Potassium in Cheese
Although cheese is made from milk and milk is high in potassium, most of the potassium in milk is lost during cheese processing. Most cheeses are relatively low in potassium, but you need to be wary of portion size, as large amounts of cheese can add up to your daily potassium intake. Dangerous levels of potassium (hyperkalemia) can be manifested by fatigue, numbness, nausea, muscle pains, poor appetite, and difficulty in breathing.
The National Kidney Foundation recommends 1,500-2,700 mg of potassium taken daily can help maintain good health without harming the kidneys.
Again, you must check in with your primary health care provider to know your exact potassium limit.
An ounce of cheese has about 35 milligrams of potassium. This means that cheeses eaten in small portions are still considered safe for a CKD diet. However, you still need to be conscious of the portion, as even the smallest quantities of cheese can have high phosphorus content.
Protein in Cheese
It is surprising to know that some cheeses can have just as much if not more protein than meat when compared in equal amounts. Your kidneys overwork when you have too much protein in the body.
Generally, the National Kidney Foundation of Hawai’i, Inc., if you are in the early stages of CKD (stages 1 and 2), your protein limit is at 0.8 grams per kilogram of bodyweight. For CKD stages 3 to 5, you need to limit your protein to 0.55 - 0.60 grams per kilogram of body weight. Check in with your nephrologist for your exact protein intake.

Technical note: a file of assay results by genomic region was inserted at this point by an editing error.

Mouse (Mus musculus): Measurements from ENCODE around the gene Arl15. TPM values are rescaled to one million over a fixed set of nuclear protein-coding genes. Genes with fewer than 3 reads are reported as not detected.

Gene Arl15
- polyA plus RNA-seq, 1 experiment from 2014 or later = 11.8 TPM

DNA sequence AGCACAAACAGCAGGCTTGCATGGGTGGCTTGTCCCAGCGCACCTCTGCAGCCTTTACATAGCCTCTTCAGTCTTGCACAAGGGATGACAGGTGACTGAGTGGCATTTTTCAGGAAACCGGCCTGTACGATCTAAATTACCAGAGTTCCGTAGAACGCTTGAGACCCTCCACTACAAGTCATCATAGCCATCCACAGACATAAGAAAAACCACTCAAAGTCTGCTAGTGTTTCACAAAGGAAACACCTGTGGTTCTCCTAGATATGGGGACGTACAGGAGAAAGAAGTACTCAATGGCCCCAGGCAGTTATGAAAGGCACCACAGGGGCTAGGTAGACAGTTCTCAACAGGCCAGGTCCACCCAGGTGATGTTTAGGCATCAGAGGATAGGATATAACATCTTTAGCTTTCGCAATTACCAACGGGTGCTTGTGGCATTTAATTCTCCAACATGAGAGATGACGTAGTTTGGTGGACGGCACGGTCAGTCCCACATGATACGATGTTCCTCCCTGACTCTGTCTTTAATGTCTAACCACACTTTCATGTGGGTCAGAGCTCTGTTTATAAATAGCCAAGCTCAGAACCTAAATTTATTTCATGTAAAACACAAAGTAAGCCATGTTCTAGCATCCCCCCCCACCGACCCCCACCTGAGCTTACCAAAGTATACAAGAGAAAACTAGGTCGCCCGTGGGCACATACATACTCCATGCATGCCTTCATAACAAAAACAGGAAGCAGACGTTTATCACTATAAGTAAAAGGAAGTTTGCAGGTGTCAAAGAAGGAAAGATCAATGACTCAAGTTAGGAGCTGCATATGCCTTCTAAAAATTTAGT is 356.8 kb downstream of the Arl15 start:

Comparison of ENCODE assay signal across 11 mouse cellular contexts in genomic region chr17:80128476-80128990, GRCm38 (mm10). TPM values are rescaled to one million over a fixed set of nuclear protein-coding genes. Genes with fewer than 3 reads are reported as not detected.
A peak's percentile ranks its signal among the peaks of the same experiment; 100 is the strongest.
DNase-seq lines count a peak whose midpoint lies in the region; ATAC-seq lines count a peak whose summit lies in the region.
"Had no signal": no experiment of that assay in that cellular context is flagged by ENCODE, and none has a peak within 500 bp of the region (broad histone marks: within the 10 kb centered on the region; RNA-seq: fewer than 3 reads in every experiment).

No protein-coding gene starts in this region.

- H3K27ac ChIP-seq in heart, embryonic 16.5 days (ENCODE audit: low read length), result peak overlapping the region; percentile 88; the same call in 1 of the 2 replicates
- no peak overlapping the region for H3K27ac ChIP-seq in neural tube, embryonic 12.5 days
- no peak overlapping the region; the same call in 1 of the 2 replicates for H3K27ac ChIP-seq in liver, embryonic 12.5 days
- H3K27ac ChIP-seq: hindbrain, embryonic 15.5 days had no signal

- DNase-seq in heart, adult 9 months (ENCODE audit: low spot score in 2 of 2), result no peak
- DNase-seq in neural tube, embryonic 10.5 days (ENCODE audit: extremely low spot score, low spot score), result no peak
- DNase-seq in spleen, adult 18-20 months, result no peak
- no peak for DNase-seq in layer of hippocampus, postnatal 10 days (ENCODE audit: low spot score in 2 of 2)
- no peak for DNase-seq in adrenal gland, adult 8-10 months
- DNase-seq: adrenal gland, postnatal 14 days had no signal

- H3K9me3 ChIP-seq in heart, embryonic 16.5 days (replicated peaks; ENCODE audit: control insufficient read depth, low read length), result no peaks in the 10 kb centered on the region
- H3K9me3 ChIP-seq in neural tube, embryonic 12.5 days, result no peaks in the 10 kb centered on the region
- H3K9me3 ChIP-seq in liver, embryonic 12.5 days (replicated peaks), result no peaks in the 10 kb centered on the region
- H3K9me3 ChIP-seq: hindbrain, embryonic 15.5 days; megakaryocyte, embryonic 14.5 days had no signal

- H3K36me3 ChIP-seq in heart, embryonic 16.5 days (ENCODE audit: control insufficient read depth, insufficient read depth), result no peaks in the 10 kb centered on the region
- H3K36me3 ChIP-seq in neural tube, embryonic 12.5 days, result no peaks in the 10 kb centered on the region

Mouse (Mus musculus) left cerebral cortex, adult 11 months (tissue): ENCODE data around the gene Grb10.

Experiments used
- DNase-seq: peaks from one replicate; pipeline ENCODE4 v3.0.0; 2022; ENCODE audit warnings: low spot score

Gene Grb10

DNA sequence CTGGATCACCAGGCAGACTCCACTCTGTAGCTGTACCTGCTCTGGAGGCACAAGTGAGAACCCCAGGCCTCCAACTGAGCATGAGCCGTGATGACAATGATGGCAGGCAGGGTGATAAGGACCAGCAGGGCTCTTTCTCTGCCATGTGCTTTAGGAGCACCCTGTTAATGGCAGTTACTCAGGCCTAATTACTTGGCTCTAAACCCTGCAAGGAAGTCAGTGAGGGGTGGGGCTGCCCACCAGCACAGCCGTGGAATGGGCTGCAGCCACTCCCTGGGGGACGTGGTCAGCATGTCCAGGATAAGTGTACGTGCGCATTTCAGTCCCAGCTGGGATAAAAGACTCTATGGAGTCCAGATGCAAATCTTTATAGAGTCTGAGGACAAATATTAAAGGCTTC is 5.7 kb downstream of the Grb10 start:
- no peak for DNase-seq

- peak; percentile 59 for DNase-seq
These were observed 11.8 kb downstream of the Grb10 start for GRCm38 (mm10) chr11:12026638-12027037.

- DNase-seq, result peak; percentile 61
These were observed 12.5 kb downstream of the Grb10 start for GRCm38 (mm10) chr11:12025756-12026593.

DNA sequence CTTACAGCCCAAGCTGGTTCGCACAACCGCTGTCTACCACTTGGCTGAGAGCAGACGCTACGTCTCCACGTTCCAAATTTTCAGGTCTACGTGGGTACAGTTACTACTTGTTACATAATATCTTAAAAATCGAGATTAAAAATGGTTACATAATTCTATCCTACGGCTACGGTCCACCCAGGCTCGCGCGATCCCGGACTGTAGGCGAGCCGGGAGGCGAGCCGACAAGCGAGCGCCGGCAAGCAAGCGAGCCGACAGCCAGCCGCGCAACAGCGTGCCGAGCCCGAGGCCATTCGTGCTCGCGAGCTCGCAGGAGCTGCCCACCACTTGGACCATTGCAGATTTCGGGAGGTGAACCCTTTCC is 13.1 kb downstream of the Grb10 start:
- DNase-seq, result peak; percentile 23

Low-Protein Cheese Options
You can include these low-protein cheese options into your diet:
1. Feta Cheese - 4g per ounce
This kidney-friendly option is among the types with the lowest protein content.
2. Processed Cheese - 4g per ounce
Processed cheese is quite arbitrary as it may have less protein, yet it has one of the highest sodium contents at 477 milligrams per ounce.
3. Ricotta Cheese - 3g per ounce
Enjoy your pasta with ricotta cheese on top.
4. Neufchatel Cheese - 3g per ounce
Another low-protein cheese option is Neufchatel cheese.
5. Cream Cheese - 2g per ounce
Spread it on a cracker or your toast.
Cheese or no cheese?
Cheese is a sumptuous and versatile food that you can include in your kidney diet. However, since some cheeses are loaded with nutrients that can affect your kidney disease, it is worth keeping an eye on them. Your favorite cheese may be low in protein or potassium, but its phosphorus content can be high. Hence, it is important to read the nutrition label and watch your portion control. Always check in with your renal dietitian or primary health care provider to know more about your nutritional requirements.
The Low Phosphorus Diet: What You Need To Know From A Renal Dietitian - https://www.plantpoweredkidneys.com/low-phosphorus-diet/
The 7 Best Low-Sodium Cheeses, According To Nutritionists - https://www.womenshealthmag.com/food/a19930240/salty-cheeses/
Low-phosphorus diet: Helpful for kidney disease? - https://www.mayoclinic.org/diseases-conditions/chronic-kidney-disease/expert-answers/food-and-nutrition/faq-20058408
Low Phosphorus Cheese - https://www.thekidneydietitian.org/low-phosphorus-cheese/#Potassium_in_Cheese
Dairy and Our Kidneys - https://www.kidney.org/atoz/content/dairy-and-our-kidneys